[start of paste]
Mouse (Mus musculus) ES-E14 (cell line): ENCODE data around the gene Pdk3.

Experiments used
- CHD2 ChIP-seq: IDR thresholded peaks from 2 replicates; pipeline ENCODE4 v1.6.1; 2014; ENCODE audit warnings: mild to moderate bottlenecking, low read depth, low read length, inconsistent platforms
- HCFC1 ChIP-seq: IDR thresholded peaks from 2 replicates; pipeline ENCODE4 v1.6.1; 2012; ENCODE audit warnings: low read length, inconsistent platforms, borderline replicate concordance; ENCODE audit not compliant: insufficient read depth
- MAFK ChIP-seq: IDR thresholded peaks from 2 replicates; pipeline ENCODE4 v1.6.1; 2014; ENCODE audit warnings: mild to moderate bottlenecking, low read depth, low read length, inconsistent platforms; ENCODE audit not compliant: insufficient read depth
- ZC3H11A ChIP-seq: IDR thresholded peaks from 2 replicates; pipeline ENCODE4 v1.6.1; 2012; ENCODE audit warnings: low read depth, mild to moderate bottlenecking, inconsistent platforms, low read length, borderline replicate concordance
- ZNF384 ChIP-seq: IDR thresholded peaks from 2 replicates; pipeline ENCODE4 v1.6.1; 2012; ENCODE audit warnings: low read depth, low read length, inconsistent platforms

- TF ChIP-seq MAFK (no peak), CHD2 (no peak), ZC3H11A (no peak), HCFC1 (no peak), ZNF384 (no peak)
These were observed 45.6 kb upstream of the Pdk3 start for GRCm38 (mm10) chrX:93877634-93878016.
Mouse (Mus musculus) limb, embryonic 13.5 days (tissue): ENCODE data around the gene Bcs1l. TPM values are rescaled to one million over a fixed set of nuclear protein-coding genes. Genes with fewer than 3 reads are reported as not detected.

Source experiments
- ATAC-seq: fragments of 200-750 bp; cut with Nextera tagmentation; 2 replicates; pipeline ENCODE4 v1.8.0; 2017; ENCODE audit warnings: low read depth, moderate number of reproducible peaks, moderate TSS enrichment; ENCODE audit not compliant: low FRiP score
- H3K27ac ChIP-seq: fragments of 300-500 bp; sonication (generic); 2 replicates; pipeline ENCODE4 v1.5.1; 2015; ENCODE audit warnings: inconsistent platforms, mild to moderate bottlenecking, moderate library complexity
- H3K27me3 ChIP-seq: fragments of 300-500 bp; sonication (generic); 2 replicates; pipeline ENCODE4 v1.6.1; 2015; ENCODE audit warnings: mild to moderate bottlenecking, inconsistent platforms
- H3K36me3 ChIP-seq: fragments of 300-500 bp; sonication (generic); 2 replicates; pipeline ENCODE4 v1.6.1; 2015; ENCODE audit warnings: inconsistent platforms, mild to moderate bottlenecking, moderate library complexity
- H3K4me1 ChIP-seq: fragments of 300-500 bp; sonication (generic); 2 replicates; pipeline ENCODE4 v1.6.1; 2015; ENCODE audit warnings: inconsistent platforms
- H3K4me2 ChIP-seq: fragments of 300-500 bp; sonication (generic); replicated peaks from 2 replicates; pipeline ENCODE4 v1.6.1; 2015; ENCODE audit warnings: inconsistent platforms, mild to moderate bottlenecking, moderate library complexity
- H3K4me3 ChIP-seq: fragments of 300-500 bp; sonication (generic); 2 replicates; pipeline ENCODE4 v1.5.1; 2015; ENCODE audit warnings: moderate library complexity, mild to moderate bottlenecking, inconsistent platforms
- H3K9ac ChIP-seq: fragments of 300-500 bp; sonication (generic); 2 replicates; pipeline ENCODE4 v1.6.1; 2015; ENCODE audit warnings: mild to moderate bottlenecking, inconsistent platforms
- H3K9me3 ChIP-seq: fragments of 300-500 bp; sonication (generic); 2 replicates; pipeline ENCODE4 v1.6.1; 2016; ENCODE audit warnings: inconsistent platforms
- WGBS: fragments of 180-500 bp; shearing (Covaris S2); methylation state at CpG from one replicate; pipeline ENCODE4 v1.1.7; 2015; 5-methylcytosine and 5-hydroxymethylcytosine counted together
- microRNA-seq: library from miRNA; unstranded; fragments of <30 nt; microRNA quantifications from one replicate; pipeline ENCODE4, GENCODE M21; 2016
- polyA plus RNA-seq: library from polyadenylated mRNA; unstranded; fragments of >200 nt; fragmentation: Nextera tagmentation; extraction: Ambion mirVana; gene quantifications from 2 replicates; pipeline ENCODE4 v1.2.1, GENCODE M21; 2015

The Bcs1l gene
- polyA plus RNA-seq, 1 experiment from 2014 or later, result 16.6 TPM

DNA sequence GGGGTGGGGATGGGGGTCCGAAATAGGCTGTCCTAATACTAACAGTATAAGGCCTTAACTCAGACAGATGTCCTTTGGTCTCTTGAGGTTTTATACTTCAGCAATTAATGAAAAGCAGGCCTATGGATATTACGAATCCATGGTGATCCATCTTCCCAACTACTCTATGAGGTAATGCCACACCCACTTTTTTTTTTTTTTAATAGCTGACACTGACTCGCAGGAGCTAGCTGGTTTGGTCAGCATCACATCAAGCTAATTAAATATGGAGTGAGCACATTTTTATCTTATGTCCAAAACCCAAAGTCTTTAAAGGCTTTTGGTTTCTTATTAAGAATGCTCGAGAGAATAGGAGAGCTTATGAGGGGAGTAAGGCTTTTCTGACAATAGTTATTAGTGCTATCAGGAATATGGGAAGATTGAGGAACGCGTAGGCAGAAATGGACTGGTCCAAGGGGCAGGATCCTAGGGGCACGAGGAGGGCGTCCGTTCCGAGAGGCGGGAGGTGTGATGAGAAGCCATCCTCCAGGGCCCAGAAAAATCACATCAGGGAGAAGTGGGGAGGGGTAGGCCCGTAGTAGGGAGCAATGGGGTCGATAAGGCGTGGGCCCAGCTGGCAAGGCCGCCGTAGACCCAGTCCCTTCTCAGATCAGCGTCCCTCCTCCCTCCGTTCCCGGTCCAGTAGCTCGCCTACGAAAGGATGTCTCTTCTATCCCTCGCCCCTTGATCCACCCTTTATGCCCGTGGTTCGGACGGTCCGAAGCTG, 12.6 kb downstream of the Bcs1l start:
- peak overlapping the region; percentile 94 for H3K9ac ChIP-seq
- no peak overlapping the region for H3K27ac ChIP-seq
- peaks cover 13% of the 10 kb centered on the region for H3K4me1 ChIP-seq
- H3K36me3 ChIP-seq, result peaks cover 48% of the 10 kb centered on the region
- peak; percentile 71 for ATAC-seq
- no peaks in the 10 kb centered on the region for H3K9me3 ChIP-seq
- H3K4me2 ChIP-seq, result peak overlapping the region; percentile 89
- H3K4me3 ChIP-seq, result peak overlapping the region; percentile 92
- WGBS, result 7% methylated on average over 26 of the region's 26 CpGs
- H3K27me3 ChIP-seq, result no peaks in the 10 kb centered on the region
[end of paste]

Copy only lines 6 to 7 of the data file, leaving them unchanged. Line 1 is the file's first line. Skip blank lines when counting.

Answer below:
- ZC3H11A ChIP-seq: IDR thresholded peaks from 2 replicates; pipeline ENCODE4 v1.6.1; 2012; ENCODE audit warnings: low read depth, mild to moderate bottlenecking, inconsistent platforms, low read length, borderline replicate concordance
- ZNF384 ChIP-seq: IDR thresholded peaks from 2 replicates; pipeline ENCODE4 v1.6.1; 2012; ENCODE audit warnings: low read depth, low read length, inconsistent platforms